With the resignation of Prime Minister Abe, the future of Japan’s Free and Open Indo-Pacific strategy has been called into question. Abe was indeed one of the key architects of this vision and he devoted enormous energy to flesh it out. For sure, his successor, Suga Yoshihide, will have his hands full with domestic issues, from tackling the COVID-related economic crisis to implementing daunting structural reforms.
The prime ministership of Abe Shinzo has had a considerable impact on the relationship between Japan and Australia, as well as Canberra’s own foreign policy perspectives. The two countries have come to see each other as their central security partner outside of their respective alliances with the United States, and their most reliable partner with Washington in its current unpredictable state.
Bilateral relations between Japan and China are one of the scarecrows that hover over the issues of East Asia’s security and trade. Several elements characterize the divide between the two countries, mainly historical disputes over the Japanese invasion in the 1930s and the close relationship developed by Japan and the United States after the Second World War.
Prime Minister Abe Shinzo is generally credited with improving and intensifying bilateral relations with the US, especially on security matters. In 2014 he moved to reinterpret Article 9 of the constitution that bars Japan from waging war and maintaining military forces. In doing so, he overturned his own Liberal Democratic Party’s (LDP) longstanding position against exercising the right of collective self- defense. In 2015 he agreed to new US-Japan Defense Guidelines that greatly expand Japan’s commitment to provide military support to the US in the event of conflict.
Young people in Japan like to talk about people’s personalities, by saying that someone is “Yin” (dark) and another is “Yang” (light). According to Oxford Reference, “Yin-Yang” is the “two great opposite but complementary forces at work in the cosmos.” Suga Yoshihide, Japan’s new prime minister, worked in close tandem with Abe Shinzo for nearly eight years, like “Yin-Yang.” Although Suga’s name is little known internationally, he helped the former Prime Minister promote his political agenda, particularly on domestic policy issues.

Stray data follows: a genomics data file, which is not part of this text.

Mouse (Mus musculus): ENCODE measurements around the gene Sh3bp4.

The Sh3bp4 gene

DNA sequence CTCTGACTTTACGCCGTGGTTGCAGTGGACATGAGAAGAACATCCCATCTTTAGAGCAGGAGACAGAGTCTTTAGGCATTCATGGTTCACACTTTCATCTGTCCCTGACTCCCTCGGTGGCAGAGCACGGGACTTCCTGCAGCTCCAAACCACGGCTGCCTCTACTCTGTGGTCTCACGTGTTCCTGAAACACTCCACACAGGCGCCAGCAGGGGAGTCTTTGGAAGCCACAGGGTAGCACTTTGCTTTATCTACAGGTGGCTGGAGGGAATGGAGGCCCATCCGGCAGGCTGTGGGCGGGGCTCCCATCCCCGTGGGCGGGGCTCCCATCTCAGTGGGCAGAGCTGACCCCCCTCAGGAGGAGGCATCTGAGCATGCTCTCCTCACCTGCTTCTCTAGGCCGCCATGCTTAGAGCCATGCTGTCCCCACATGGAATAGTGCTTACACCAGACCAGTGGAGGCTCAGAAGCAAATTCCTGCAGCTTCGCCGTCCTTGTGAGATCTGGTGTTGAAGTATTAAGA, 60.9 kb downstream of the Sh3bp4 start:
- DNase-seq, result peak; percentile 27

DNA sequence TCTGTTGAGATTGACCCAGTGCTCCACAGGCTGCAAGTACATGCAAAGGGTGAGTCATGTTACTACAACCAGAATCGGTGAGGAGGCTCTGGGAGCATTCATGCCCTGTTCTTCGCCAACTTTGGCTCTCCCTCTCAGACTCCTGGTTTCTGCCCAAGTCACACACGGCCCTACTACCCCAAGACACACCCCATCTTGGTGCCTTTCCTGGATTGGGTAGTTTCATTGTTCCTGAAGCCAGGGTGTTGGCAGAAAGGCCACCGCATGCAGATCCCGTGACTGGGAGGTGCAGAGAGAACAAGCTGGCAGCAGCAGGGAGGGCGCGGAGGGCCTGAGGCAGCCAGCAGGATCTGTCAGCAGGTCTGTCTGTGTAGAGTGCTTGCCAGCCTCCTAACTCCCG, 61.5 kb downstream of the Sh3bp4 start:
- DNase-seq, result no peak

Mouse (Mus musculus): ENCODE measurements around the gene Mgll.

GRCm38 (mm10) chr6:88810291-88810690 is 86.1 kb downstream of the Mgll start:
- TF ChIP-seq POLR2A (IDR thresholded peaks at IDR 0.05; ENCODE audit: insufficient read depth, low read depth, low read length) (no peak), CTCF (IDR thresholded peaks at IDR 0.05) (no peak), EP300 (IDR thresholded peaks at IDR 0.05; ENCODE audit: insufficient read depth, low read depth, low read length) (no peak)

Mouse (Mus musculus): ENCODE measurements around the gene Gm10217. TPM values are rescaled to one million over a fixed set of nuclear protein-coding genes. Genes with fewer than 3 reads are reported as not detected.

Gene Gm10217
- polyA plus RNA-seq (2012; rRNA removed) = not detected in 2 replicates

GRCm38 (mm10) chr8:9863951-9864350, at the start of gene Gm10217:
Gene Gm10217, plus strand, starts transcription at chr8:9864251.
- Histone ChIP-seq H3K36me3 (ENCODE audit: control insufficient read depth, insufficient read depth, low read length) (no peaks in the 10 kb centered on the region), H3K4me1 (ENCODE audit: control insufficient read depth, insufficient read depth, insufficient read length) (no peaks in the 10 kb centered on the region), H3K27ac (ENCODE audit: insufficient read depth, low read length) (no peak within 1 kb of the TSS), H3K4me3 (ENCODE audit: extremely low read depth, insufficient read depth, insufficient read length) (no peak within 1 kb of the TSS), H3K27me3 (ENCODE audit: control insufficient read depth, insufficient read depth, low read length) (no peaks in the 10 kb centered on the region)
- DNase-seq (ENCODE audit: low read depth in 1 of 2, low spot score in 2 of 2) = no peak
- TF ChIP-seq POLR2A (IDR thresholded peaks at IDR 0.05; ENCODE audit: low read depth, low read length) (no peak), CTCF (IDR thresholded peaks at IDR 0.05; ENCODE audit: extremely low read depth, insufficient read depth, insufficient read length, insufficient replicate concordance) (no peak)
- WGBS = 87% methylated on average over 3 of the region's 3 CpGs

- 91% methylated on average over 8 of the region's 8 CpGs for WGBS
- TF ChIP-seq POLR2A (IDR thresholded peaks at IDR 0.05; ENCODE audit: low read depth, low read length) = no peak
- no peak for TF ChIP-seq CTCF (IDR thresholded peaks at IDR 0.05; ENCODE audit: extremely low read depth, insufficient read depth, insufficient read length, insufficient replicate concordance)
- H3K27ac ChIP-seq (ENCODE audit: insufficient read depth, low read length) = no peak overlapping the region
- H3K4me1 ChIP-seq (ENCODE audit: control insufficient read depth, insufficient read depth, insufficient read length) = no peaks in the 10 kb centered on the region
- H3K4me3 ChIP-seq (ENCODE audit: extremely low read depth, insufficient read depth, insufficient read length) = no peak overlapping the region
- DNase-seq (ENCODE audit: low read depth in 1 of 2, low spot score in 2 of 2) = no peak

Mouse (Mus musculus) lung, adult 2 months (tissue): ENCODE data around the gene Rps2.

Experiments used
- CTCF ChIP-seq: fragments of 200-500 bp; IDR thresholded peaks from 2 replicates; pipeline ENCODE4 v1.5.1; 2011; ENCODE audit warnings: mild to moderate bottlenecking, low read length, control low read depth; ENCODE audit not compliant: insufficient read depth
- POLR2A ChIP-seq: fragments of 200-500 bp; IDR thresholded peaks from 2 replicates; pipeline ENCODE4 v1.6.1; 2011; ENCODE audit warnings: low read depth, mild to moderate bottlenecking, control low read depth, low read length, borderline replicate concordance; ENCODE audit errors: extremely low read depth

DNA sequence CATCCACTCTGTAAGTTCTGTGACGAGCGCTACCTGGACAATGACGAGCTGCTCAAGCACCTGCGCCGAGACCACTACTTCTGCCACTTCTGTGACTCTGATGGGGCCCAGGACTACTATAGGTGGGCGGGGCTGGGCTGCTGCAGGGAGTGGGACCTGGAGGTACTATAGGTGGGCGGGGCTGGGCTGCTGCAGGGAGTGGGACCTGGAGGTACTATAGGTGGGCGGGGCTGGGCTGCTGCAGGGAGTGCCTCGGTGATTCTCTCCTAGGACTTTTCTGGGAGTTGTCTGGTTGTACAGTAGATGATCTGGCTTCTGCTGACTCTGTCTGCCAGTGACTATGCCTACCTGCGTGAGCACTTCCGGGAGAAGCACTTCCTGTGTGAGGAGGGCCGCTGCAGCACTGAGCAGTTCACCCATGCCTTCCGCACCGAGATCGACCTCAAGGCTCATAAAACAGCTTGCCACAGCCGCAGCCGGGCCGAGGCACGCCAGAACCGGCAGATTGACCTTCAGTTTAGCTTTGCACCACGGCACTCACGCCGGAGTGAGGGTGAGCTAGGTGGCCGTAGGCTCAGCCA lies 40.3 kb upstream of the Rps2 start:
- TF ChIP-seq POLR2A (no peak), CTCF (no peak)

Amending Japan’s postwar Constitution has been one of former Prime Minister Abe Shinzo’s primary goals. Abe called for a constitutional amendment until 3 May 2020 (the Constitution Day), during the Covid-19 emergency.
After Abe Shinzo announced his early retirement at the end of August, Japan has had to come to terms with a significant structural change on top of all the challenges left by the Covid-19 pandemic. By his own admission, the sharply elected new Premier, Suga Yoshihide, Abe’s right-hand man, is better-versed in domestic issues rather than foreign policy—a feature that might prove to be challenging, to say the least, in ever-changing regional and international scenarios such as the ones Suga is today asked to navigate.
After almost eight years as Prime Minister, Abe Shinzo retired. On 16 September the national Diet (Japan’s parliament) nominated Suga Yoshihide as his successor. Since Abe announced his intention to resign on 28 August, the ruling Liberal-Democratic Party (LDP) has gone through three frantic weeks to find an agreement on the succession.
Japan’s longest-serving Prime Minister Shinzo Abe has resigned. Officially because of reasons related to his health but unofficially and in reality there is probably much more than meets the eye. Abe’s involvement in various scandals and his recently rapidly plummeting public approval rates might indeed have played a role why Abe decided to throw in the towel. Or: the reason why he was urged by his fellow Liberal-Democratic Party (LDP) members to call it quits to contain further damage to the party. Who knows.
The G7 summitry is in serious doubt. As is widely reported, German Chancellor Merkel declined the invitation by US president Trump, currently holding the G7 presidency, to attend the meeting, and in turn Mr Trump announced that the meeting would be postponed until September, with its membership expanded to Russia, Australia, India and South Korea.